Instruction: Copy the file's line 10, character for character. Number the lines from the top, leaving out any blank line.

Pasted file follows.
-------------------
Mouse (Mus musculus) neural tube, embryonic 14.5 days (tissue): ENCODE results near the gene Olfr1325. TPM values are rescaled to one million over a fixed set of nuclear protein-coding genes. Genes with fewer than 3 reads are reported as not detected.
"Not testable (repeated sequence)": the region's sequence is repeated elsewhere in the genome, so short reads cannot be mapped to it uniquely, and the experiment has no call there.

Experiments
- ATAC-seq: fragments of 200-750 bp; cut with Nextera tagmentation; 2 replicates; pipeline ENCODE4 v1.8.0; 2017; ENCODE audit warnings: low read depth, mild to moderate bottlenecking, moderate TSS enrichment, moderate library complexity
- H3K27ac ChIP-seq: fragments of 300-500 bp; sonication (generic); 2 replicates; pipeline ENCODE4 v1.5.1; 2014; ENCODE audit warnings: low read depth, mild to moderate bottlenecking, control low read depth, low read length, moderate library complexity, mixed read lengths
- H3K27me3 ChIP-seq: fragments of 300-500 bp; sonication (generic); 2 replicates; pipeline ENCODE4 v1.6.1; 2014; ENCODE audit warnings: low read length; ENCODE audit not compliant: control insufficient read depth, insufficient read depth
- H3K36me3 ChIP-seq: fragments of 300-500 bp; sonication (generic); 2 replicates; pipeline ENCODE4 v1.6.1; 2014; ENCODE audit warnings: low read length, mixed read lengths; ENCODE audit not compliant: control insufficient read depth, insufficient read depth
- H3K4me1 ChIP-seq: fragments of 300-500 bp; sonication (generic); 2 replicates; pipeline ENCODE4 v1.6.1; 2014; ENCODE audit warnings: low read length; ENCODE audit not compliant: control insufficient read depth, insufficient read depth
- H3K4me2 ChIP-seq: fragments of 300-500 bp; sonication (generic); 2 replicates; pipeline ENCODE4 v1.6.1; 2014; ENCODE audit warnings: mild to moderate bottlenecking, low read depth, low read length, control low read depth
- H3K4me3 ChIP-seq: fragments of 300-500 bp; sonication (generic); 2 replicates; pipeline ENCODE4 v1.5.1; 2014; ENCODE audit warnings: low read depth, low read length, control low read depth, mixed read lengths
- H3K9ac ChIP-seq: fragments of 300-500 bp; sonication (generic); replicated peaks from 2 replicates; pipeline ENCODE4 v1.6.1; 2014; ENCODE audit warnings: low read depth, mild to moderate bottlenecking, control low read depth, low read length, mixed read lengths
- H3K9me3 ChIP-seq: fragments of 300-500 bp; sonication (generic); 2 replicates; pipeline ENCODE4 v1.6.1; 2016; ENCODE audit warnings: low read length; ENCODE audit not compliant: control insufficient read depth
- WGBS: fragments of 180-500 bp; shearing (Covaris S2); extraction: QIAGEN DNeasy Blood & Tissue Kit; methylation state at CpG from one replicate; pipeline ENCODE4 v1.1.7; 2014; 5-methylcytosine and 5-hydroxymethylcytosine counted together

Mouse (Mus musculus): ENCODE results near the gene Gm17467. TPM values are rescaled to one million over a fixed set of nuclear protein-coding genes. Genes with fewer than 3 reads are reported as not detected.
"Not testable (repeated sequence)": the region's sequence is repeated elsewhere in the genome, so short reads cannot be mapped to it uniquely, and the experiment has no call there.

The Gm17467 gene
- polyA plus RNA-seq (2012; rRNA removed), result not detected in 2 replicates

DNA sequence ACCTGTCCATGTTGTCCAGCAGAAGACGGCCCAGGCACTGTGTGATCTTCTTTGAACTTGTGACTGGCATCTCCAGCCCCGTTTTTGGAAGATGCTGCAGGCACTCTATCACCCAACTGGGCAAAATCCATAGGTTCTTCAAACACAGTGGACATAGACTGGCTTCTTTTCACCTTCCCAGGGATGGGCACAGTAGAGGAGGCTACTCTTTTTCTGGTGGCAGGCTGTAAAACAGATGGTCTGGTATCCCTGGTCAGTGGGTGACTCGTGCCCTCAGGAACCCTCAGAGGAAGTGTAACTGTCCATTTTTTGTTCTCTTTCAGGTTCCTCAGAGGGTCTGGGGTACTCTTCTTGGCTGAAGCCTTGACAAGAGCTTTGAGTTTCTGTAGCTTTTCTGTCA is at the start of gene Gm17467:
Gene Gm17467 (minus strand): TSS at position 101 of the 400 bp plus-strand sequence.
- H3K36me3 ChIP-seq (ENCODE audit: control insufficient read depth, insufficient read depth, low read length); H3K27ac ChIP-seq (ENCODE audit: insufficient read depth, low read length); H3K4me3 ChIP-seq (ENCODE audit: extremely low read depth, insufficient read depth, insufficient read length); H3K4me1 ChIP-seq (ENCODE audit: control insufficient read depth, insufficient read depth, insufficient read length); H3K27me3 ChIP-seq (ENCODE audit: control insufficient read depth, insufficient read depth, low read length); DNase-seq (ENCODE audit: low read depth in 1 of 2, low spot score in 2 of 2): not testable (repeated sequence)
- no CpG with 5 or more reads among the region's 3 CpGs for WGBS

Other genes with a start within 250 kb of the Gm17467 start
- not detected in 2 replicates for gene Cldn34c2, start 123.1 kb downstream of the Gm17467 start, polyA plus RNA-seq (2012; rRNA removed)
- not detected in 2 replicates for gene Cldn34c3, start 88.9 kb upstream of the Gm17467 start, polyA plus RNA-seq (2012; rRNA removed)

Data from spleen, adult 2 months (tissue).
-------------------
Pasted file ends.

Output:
- H3K4me3 ChIP-seq: fragments of 300-500 bp; sonication (generic); 2 replicates; pipeline ENCODE4 v1.5.1; 2014; ENCODE audit warnings: low read depth, low read length, control low read depth, mixed read lengths